Cracking the MBA Admissions Code with the Perfect Job History

Posted February 06, 2015 by
Yael Redelman-Sidi photo

Yael Redelman-Sidi, Founder of Admit1MBA & Admit2Med

If you’re in college and already know you will need an MBA to achieve your career goals (maybe you want to work for Private Equity or become a product manager for Google), you have to be careful and creative while considering the career path that will most increase your chances of admission to top business programs.

Leading programs like Wharton, Harvard, Columbia Business School, NYU Stern and MIT receive thousands of applications, with as many as 20 people competing for each spot in the class. The decision of the MBA admissions board is influenced by whether your professional and personal experience will allow you to make valuable contributions in the classroom. Your time in the workforce has to be meaningful and relevant.

What’s your super power?

Business schools are going to evaluate your experience and skills and consider how they can benefit your class and be applied to your post-MBA career goals. Whether you’ve been an equity analyst at Goldman Sachs, a tax auditor at Ernst &Young, a sommelier at a busy restaurant, or a first grade teacher in downtown Chicago, you have skills and knowledge that may attract future recruiters and that you can share with your fellow MBAs. You may have learned to manage clients, analyze data, work in a team with people from all over the world, and more. When you consider your jobs, think about the requirements and day-to-day responsibilities of your future career. It’s not about having as many skills as possible; it’s about mastering a few and showing how you’ve used them to benefit your organization.

Brand names

Business schools like to admit people from known business leaders like Blackstone, Apple, McKinsey, Google or Teach for America. Why? First, we are all human. If the admissions committee is familiar with a company name they’ll attach value to it and know that future recruiters will too. Second, many financial firms and top companies have a demanding recruiting process. If you earned a spot at The Bill & Melinda Gates Foundation, Bain & Company, or Amazon, you have strong communication skills and other valuable knowledge or experience. So, if you are choosing between similar jobs at a small, less known company and one that has a global presence and network, there is a benefit to a stronger brand name.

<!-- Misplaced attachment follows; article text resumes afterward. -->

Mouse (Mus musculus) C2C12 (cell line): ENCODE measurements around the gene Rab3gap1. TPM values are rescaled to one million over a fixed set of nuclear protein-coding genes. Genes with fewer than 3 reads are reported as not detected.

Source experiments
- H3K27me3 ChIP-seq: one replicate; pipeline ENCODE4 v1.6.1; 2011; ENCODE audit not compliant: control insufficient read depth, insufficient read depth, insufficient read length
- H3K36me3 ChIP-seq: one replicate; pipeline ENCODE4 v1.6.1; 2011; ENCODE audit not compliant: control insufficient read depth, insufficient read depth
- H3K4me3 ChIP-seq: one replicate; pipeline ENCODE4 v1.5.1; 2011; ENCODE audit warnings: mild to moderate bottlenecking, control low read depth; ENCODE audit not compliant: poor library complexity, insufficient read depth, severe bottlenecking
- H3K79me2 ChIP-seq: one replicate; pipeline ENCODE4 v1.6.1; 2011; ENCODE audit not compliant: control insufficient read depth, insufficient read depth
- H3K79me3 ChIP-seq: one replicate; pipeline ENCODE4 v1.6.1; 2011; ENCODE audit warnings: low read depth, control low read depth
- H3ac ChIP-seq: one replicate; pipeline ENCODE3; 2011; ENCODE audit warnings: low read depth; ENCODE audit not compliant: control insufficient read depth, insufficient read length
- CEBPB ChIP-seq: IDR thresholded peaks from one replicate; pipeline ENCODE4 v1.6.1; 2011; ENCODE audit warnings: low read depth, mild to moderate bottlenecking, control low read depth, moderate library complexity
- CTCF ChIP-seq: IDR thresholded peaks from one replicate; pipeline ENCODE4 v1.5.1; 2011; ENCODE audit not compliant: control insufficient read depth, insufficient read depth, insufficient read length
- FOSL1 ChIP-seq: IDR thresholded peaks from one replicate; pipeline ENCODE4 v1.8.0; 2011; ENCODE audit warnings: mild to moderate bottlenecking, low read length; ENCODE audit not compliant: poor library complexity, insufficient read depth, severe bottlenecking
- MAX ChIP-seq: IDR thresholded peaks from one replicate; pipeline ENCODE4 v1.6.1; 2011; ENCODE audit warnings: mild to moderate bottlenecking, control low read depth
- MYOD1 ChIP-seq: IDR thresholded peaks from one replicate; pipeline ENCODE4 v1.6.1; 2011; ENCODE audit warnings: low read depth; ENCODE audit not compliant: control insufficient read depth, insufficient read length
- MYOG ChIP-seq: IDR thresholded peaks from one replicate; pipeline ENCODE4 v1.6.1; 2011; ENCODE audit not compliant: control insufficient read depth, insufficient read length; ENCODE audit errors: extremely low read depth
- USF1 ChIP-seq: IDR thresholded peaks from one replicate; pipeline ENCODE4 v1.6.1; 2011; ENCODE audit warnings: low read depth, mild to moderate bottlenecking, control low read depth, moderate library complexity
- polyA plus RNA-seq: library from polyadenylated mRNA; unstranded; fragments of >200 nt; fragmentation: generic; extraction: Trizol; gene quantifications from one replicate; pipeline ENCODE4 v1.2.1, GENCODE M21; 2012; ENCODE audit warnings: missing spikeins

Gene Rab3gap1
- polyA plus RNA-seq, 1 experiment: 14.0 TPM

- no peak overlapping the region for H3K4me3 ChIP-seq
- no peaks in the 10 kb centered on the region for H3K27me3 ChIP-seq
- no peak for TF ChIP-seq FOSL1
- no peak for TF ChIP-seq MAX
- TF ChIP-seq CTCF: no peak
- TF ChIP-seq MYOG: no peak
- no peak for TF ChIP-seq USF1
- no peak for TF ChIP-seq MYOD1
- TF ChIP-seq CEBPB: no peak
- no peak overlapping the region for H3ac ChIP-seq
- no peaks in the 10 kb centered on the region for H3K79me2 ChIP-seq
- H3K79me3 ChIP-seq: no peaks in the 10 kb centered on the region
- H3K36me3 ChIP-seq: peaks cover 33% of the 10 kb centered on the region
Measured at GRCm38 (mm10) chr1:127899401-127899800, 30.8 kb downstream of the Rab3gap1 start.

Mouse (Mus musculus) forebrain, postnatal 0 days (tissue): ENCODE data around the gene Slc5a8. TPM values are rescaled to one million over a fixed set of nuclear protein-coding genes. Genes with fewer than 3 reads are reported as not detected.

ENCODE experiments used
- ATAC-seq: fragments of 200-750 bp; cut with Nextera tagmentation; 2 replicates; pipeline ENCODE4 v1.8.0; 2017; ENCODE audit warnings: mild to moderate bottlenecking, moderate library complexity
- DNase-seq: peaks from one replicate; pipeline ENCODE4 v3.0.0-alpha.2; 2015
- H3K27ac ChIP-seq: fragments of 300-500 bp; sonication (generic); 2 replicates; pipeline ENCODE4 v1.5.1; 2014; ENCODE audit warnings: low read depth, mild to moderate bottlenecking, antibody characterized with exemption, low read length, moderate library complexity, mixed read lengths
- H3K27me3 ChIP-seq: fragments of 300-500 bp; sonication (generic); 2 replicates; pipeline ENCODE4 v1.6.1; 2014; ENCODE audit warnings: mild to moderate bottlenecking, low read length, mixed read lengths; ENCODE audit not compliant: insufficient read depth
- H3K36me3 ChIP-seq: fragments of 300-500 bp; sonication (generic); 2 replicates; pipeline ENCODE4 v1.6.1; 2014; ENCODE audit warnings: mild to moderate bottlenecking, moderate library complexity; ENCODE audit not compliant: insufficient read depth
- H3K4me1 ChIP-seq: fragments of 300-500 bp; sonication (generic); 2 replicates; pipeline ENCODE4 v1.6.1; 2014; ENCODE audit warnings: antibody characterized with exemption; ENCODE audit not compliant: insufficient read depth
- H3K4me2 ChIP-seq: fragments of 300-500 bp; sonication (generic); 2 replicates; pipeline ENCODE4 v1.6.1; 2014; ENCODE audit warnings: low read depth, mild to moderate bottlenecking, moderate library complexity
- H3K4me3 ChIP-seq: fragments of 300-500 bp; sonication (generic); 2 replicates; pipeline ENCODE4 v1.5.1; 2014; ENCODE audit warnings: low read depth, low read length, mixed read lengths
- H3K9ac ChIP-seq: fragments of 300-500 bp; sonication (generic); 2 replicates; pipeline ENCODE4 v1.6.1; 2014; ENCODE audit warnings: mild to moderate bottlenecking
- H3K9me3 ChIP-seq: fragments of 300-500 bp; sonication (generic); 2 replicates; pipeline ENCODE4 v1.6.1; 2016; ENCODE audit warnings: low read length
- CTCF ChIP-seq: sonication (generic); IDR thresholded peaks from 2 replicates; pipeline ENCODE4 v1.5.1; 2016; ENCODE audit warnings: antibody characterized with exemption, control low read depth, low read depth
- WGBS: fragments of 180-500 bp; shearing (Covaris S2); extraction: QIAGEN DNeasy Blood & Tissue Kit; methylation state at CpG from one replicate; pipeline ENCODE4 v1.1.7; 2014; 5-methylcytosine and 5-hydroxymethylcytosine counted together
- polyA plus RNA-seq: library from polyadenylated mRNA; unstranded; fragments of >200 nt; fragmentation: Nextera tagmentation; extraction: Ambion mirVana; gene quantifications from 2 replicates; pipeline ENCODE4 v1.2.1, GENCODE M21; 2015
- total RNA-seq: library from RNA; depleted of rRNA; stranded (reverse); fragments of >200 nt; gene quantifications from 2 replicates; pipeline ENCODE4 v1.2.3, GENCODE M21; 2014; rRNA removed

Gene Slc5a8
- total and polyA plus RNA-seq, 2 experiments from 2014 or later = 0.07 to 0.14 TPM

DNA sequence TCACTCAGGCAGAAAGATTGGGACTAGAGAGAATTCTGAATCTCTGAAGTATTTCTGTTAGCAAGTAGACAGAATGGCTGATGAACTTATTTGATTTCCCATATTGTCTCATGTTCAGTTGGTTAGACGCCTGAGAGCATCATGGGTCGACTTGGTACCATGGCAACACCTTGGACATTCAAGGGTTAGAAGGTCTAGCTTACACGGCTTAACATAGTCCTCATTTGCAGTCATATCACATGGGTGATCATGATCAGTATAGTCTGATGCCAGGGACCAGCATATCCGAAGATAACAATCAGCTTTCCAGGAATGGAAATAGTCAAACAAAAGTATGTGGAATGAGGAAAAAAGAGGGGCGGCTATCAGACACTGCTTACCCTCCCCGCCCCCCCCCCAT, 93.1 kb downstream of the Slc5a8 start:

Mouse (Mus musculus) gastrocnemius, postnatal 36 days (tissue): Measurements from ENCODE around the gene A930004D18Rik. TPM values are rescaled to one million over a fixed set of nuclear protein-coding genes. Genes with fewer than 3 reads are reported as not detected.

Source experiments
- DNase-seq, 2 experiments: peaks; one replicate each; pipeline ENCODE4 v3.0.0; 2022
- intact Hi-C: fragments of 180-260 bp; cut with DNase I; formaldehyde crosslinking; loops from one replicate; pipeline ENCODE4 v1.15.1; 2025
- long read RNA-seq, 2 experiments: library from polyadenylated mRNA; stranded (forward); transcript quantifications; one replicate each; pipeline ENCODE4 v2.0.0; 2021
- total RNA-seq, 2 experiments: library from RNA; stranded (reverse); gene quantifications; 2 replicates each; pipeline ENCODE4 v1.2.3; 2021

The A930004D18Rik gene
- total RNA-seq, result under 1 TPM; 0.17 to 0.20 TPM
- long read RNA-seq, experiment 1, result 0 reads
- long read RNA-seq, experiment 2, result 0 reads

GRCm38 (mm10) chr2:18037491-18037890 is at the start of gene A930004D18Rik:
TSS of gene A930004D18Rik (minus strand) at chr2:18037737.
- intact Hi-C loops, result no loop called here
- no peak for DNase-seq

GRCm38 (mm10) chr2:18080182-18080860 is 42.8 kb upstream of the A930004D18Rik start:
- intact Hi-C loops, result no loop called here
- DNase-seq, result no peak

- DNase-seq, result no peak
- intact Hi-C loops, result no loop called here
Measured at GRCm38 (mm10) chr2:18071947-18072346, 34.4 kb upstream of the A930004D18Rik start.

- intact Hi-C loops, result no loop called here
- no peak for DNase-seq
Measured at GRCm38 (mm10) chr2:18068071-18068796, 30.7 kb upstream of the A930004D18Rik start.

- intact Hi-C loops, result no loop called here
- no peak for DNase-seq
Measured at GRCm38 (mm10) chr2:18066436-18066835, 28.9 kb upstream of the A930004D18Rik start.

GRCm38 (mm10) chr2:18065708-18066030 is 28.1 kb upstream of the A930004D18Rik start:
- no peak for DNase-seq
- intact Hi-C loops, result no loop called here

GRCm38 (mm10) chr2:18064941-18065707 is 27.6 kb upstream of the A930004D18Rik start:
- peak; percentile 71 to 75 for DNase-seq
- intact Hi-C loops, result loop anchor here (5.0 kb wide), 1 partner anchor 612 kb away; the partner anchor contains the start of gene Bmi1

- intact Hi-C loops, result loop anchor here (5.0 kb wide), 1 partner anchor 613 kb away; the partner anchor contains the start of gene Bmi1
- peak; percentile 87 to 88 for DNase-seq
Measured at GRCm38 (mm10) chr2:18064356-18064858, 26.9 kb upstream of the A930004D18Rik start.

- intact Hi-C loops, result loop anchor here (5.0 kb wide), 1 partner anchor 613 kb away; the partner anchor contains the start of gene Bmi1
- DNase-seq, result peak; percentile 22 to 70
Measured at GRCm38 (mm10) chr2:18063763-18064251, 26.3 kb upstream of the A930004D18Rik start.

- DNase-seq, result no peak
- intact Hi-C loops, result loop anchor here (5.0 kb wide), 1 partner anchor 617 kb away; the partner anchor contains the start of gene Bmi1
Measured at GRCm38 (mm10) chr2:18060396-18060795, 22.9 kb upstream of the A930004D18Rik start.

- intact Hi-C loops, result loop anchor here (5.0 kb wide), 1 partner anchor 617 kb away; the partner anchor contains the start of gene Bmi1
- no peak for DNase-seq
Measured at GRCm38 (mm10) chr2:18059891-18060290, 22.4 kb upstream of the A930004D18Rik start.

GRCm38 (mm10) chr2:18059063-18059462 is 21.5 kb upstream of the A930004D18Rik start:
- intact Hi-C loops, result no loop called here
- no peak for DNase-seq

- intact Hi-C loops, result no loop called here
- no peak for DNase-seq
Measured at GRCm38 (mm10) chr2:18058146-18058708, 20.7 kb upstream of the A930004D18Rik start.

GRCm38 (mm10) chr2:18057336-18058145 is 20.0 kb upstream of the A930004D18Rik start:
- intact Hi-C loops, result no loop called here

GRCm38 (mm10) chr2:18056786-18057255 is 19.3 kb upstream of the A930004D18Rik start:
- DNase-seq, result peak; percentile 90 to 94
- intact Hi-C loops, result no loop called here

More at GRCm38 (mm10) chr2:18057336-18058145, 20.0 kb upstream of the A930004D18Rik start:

Going beyond the job description

When schools review your resume and read your recommendation letters, they are going to look beyond your job description and current responsibilities. Sometimes the responsibilities themselves are impressive – maybe at twenty-four you’re managing a $2 million advertising budget, maybe you’re supervising a team of fifteen engineers from the US and India, or maybe you have already written an app and sold it to Facebook. If you have accomplished something truly amazing the school will be impressed. However, what they really want to know at Harvard, Ross, Berkeley, and Stanford is this: how have you taken the role you were given and created something new? What did you do that was above and beyond, that was never done by others in the same position? They want to see you as a leader, not just an implementer. Think about your opportunity at each job to create something that’s not traditional or expected. When you look at companies and positions, think about how much autonomy you will have and whether you’ll be able to take on additional projects. Think about leadership opportunities within that organization. Sometimes big organizations have more structure in place for improvement – maybe in recruiting, women’s networks, etc. Sometimes it is actually smaller companies with less hierarchy or structure that will allow you to develop faster.

By Yael Redelman-Sidi, Founder of Admit1MBA & Admit2Med

About the Author

Yael Redelman-Sidi is the founder of Admit1MBA and Admit2Med. She’s an expert in the various aspects of college and graduate school admissions, specifically MBA and medical school admissions. A graduate of New York University, Yael has advised hundreds of students through their admission to top schools in the US, editing essays and coaching students for MBA interviews and post-MBA job placement.

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